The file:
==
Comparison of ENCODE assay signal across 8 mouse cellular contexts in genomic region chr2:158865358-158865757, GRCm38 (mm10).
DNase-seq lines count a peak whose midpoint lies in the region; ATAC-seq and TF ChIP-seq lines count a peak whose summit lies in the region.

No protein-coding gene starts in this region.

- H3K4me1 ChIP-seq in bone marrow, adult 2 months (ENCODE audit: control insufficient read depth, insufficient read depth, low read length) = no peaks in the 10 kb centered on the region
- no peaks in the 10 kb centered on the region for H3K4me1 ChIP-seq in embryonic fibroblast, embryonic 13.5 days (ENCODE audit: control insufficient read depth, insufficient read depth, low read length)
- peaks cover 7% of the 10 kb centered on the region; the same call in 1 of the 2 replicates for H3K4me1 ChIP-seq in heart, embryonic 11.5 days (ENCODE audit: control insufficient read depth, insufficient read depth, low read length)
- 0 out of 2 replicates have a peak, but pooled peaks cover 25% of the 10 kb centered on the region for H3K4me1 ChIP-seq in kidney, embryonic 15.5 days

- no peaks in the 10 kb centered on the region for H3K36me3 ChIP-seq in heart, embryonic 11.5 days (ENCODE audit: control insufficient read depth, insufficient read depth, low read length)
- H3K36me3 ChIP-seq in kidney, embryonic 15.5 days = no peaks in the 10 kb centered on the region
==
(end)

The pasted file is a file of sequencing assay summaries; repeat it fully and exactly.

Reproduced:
Comparison of ENCODE assay signal across 8 mouse cellular contexts in genomic region chr2:158865358-158865757, GRCm38 (mm10).
DNase-seq lines count a peak whose midpoint lies in the region; ATAC-seq and TF ChIP-seq lines count a peak whose summit lies in the region.

No protein-coding gene starts in this region.

- H3K4me1 ChIP-seq in bone marrow, adult 2 months (ENCODE audit: control insufficient read depth, insufficient read depth, low read length) = no peaks in the 10 kb centered on the region
- no peaks in the 10 kb centered on the region for H3K4me1 ChIP-seq in embryonic fibroblast, embryonic 13.5 days (ENCODE audit: control insufficient read depth, insufficient read depth, low read length)
- peaks cover 7% of the 10 kb centered on the region; the same call in 1 of the 2 replicates for H3K4me1 ChIP-seq in heart, embryonic 11.5 days (ENCODE audit: control insufficient read depth, insufficient read depth, low read length)
- 0 out of 2 replicates have a peak, but pooled peaks cover 25% of the 10 kb centered on the region for H3K4me1 ChIP-seq in kidney, embryonic 15.5 days

- no peaks in the 10 kb centered on the region for H3K36me3 ChIP-seq in heart, embryonic 11.5 days (ENCODE audit: control insufficient read depth, insufficient read depth, low read length)
- H3K36me3 ChIP-seq in kidney, embryonic 15.5 days = no peaks in the 10 kb centered on the region